Gareth Morgan

Can Poetry Be Happy?

My uncle named his retro-fitted army van after Field Marshal Erick Von … someone. I’m hesitant to Google.

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walking bernadette mayer

at dee’s we read dickinson then do a sound meditation then read her again it puts me in my place i needa brush my teeth i bought greek biscuits and kombucha in a wine bottle labelled backyard bubblegum sian brings …

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Gareth Morgan Reviews Cities by Petra White

Petra White’s poetry has been highly and widely praised, celebrated for its seriousness, its engagement with poets like Petrarch, Dante, Coleridge and Donne, its ability to ‘recall’ these famous European names and their famous poems. She is presented as a serious poet, and has managed to get her ‘kind of Collected-poems-so-far’ onto the VCE Literature text list.

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Rachel Schenberg Reviews Gareth Morgan and Harry Reid

Gareth Morgan’s Dear Eileen, is a focused yet restless collection of epistolary-poems addressed to the American poet, Eileen Myles. Published in 2020 in Puncher & Wattmann’s poetry chapbook series, Slow Loris, it is the Naarm-based poet’s first title.

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Gareth Morgan Reviews Gabrielle Everall’s Dona Juanita and the Love of Boys

In the ‘Reflection from the author’ at the beginning of Dona Juanita and the Love of Boys (Buon Cativi Press, 2020), Gabrielle Everall states: ‘The main struggle of the novella is about the protagonist’s love of boys. Some of the poems are written about two guys I had crushes on’, as well as, ‘there is lesbian erotica … as my best sexual experience was with a woman.’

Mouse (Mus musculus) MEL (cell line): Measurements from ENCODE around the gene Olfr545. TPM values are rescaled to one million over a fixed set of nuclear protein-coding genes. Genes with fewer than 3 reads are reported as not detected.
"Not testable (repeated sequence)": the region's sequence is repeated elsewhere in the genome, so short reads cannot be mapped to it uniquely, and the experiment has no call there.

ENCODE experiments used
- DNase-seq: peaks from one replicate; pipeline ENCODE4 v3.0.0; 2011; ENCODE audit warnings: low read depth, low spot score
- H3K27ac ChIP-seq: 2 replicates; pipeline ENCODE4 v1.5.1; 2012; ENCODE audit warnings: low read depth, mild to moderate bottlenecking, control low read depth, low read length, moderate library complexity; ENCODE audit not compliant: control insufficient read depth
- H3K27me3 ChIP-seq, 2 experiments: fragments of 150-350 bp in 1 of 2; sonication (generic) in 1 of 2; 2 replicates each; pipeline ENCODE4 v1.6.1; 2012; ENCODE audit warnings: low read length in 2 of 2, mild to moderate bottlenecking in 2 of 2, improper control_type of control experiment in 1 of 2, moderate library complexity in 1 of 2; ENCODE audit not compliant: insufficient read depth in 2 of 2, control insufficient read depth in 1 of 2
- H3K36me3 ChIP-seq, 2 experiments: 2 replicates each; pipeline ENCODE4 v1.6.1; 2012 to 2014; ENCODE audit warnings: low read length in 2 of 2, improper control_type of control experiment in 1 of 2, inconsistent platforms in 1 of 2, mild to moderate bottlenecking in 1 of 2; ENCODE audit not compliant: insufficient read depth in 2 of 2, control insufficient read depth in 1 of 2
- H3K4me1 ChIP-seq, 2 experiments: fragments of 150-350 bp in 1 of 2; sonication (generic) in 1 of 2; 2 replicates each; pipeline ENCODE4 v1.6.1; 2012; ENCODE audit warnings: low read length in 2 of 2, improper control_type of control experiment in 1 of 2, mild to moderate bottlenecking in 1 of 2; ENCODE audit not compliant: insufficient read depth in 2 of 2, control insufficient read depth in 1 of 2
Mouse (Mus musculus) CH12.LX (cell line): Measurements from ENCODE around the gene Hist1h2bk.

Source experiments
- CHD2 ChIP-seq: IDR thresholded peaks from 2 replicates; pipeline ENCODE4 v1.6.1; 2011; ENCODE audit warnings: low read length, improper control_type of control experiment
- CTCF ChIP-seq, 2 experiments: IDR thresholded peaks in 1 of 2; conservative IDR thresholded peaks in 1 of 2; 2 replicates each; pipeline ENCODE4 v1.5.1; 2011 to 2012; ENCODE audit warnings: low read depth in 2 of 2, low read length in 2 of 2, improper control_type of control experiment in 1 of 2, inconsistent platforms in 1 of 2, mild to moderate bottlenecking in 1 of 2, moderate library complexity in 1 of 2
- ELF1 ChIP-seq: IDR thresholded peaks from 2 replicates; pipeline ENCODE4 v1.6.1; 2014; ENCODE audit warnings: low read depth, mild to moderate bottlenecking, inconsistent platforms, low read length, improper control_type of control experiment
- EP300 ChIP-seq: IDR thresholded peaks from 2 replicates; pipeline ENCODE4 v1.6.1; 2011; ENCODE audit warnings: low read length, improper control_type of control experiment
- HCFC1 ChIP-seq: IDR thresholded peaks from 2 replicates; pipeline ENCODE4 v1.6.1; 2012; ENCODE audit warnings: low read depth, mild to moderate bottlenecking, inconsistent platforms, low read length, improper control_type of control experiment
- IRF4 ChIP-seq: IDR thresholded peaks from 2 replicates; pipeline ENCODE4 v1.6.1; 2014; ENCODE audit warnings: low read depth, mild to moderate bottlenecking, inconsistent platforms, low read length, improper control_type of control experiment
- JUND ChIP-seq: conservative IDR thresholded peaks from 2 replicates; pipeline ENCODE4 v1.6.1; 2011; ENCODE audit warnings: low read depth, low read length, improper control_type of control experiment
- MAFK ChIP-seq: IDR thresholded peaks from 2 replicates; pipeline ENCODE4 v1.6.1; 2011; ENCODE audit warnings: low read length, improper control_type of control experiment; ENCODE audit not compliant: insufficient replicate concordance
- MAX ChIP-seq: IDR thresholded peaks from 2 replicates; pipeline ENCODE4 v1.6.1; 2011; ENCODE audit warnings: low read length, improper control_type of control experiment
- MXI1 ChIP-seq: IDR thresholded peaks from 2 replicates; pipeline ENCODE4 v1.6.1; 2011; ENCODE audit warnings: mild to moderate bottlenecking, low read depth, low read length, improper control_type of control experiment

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famous writers … and what they wore

sometimes i think of people as looking like pam brown sometimes i’m actually thinking of helen garner sometimes maggie beer who i try keep out of mind as best i can but she often sneaks in any way i see …

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Review Short: Love, Sex and Death in the Poetry of Bolesław Leśmian, Translated by Marcel Weyland

In this new collection of translations, Marcel Weyland acquaints contemporary readers with Boleslaw Leśmian (1877-1937). The book makes us witness to the self-construction of an early twentieth century ‘outsider’ poet who won’t hesitate to invite you into his world. Weyland has taken up the heady task of translating a poetry that is difficult in its original form. Leśmian is celebrated for his creative morphing of language, playing with rhythm, and inventing of words in Polish.

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